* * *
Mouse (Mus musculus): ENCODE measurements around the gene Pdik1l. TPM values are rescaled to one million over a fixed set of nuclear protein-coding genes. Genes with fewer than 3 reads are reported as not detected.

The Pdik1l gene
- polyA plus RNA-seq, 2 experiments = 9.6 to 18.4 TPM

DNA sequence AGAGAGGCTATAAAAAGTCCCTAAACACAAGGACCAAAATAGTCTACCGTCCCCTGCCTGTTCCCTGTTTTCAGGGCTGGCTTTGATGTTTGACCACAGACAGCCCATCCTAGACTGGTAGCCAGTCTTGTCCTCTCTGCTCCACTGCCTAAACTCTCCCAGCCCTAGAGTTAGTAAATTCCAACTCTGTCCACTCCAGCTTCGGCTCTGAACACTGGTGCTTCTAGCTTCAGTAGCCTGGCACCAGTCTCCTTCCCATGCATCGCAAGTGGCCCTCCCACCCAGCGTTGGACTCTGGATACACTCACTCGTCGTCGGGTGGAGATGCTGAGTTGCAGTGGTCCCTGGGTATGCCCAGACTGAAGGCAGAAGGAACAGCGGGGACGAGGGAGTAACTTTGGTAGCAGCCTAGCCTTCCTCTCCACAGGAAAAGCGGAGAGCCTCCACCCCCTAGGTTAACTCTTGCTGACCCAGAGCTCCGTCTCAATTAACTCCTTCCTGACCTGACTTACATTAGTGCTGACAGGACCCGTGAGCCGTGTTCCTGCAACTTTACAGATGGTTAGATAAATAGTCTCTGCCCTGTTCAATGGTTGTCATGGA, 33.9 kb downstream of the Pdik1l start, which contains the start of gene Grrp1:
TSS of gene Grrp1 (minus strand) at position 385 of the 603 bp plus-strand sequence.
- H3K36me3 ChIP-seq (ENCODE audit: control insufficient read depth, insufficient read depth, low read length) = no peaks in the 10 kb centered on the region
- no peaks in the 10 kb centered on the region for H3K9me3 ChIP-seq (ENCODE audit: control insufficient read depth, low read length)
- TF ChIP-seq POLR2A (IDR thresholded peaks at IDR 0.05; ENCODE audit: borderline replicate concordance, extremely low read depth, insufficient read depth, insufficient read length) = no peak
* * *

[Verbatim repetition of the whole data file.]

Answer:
Mouse (Mus musculus): ENCODE measurements around the gene Pdik1l. TPM values are rescaled to one million over a fixed set of nuclear protein-coding genes. Genes with fewer than 3 reads are reported as not detected.

The Pdik1l gene
- polyA plus RNA-seq, 2 experiments = 9.6 to 18.4 TPM

DNA sequence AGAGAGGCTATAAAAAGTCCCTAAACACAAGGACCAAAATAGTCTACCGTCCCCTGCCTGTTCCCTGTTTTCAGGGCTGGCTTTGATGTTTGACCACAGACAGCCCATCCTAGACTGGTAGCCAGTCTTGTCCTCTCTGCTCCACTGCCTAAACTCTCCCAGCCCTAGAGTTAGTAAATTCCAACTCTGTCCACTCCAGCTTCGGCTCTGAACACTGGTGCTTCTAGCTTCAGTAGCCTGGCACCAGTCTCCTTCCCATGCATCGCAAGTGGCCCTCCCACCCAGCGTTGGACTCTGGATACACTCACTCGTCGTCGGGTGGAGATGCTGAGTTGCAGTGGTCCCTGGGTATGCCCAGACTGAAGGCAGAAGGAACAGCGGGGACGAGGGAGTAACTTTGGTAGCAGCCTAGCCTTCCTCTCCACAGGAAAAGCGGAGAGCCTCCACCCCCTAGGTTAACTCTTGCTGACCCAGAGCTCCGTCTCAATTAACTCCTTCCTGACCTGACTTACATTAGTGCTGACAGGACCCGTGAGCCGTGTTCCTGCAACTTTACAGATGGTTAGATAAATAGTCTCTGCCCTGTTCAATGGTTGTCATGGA, 33.9 kb downstream of the Pdik1l start, which contains the start of gene Grrp1:
TSS of gene Grrp1 (minus strand) at position 385 of the 603 bp plus-strand sequence.
- H3K36me3 ChIP-seq (ENCODE audit: control insufficient read depth, insufficient read depth, low read length) = no peaks in the 10 kb centered on the region
- no peaks in the 10 kb centered on the region for H3K9me3 ChIP-seq (ENCODE audit: control insufficient read depth, low read length)
- TF ChIP-seq POLR2A (IDR thresholded peaks at IDR 0.05; ENCODE audit: borderline replicate concordance, extremely low read depth, insufficient read depth, insufficient read length) = no peak